• ‘The alleged intruder said nothing as he crept from the room and disappeared, leaving only a calling card - a pair of Tootsie Roll lollipops - on the floor, sticks crossed, like some sort of symbol.’
      • ‘Not only did they ransack the playground, leaving it littered with glass, nails and bits of broken pipes, they also left an unpleasant calling card.’
      • ‘A woman helpfully explained that only six people at a time were allowed to enter the church, giving rise to the theory that the pockmarks were the calling cards of impatient tourists.’
      • ‘His biggest calling card so far is Hornblower, the four two-hour films in which he plays CS Forester's famous maritime hero from the turn of the 18th century, Horatio Hornblower.’
      • ‘Ryedale residents have been warned to be on their guard against one of the many nasty calling cards left by the floods - rats.’
      • ‘They certainly left their calling card in this game as they scored a fine victory over champions Rosenallis in Castle Park on Sunday.’
      • ‘One of his strongest calling cards is the physical vibrancy of the work.’
      • ‘‘That's one of his calling cards,’ says Detroit general manager Ken Holland.’
      • ‘There was a time when it was my calling card to be nice.’
      • ‘But when faced with gigs, the novelty of solitude wore off and the solo version of the album became his calling card for potential players.’
      • ‘We threw out names of authors and film directors like so many calling cards.’
  • 2A card that allows the user to make telephone calls from any phone and charge the cost to their home telephone number.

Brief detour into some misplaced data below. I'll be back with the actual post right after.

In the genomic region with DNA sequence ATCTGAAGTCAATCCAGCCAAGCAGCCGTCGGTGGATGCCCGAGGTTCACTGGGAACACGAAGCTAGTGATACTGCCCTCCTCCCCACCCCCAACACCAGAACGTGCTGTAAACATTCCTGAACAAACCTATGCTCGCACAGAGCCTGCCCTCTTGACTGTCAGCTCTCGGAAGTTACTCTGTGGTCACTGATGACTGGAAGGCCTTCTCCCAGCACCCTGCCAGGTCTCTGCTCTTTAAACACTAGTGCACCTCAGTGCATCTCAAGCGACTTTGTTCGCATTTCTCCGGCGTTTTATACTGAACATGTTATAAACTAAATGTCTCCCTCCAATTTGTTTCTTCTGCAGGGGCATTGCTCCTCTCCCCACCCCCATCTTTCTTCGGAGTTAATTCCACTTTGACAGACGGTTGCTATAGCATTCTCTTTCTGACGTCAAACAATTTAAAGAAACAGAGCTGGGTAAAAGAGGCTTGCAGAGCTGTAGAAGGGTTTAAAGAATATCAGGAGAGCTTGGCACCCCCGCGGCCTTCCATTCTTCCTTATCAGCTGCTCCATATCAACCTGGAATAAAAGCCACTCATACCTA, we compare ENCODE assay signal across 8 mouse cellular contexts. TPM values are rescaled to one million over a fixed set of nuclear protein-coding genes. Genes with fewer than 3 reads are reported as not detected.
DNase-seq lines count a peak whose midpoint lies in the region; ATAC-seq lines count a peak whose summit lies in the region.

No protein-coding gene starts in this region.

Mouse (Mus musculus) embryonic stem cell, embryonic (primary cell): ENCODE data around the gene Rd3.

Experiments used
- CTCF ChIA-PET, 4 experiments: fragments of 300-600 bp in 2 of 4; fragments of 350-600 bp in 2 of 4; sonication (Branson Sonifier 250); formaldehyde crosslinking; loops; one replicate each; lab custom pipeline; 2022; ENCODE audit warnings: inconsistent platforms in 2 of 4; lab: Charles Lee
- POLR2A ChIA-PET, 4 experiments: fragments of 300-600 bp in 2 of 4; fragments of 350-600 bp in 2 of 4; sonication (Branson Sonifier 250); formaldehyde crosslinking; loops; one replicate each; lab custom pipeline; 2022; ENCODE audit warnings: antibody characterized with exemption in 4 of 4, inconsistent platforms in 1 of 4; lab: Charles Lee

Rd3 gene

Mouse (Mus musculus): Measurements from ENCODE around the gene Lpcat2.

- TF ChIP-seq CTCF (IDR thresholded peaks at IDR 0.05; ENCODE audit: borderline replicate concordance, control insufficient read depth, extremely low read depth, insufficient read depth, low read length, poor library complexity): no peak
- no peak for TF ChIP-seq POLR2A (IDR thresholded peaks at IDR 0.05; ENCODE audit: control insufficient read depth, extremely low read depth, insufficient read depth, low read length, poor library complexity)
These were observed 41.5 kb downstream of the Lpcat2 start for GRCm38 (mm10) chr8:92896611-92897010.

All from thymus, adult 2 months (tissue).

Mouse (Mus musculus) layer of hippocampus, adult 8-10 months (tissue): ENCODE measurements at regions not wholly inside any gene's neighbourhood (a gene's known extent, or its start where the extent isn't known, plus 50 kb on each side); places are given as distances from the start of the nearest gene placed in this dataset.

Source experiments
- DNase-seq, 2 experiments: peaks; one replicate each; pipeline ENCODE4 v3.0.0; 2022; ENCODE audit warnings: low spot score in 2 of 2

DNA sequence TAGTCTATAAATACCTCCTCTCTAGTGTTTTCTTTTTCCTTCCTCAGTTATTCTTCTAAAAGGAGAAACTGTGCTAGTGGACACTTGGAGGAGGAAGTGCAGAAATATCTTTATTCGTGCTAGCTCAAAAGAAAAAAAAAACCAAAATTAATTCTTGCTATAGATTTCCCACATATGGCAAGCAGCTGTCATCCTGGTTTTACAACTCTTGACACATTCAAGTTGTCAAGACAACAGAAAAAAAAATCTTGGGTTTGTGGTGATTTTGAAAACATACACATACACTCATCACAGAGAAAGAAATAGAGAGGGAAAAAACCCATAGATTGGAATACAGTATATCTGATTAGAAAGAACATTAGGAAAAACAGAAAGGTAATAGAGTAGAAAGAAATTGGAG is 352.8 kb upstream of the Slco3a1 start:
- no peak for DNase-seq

• ‘He saw nothing wrong with using a state calling card, or even his office phone, to make personal calls at taxpayer expense, including calls to help him look for another job.’
    • ‘It built technology that would allow people to connect through their PCs, cable modems, or even with calling cards from pay phones.’
    • ‘In past they relied on calling cards, phones or conventional postal systems.’
    • ‘It's not set up to chase people around the world from country to country, using cell phones and pay phones and calling cards.’
    • ‘The company said that increased competition from cell phones, calling cards and toll-free numbers had hit the business hard, although it declined to give details of the financial situation the payphone business.’
    1. 2.1North American A prepaid card that allows the user to make telephone calls up to a specified value.
      • ‘‘The greatest opportunity for growth is from prepaid calling cards,’ said the executive, who declined to be identified as his employer is in a legally-imposed quiet period.’
      • ‘The vending machines can also be configured to sell international calling cards, ringtones, games and other pre-paid products.’
      • ‘Consumers could also get up to US $25 in benefits like calling cards, free air time or discount coupons for phone accessories from the settlement.’
      • ‘They hope to provide as many soldiers as possible with either calling cards or pre-paid cell phones.’
      • ‘There is no better way to connect the front lines to the home front than to provide that prepaid calling card.’
      • ‘Sun filed a complaint in April this year following the registration of a telecoms dealer specialising in selling pre-paid and post-paid international calling cards last August.’
      • ‘Bizarrely, on my calling card it's cheaper to call the US than it is to call Manchester.’
      • ‘I can't siesta so I use my newly purchased calling card to call my girlfriend, Tamara.’
      • ‘I bought an international calling card instead to call home.’
      • ‘The new company will operate in areas such as money changing, travelers' cheques, travel insurance and prepaid calling cards.’
      • ‘Two percent even collect pre-paid calling cards.’
      • ‘You also get international rates that rival most common calling cards.’


calling card

/ˈkôliNG ˌkärd/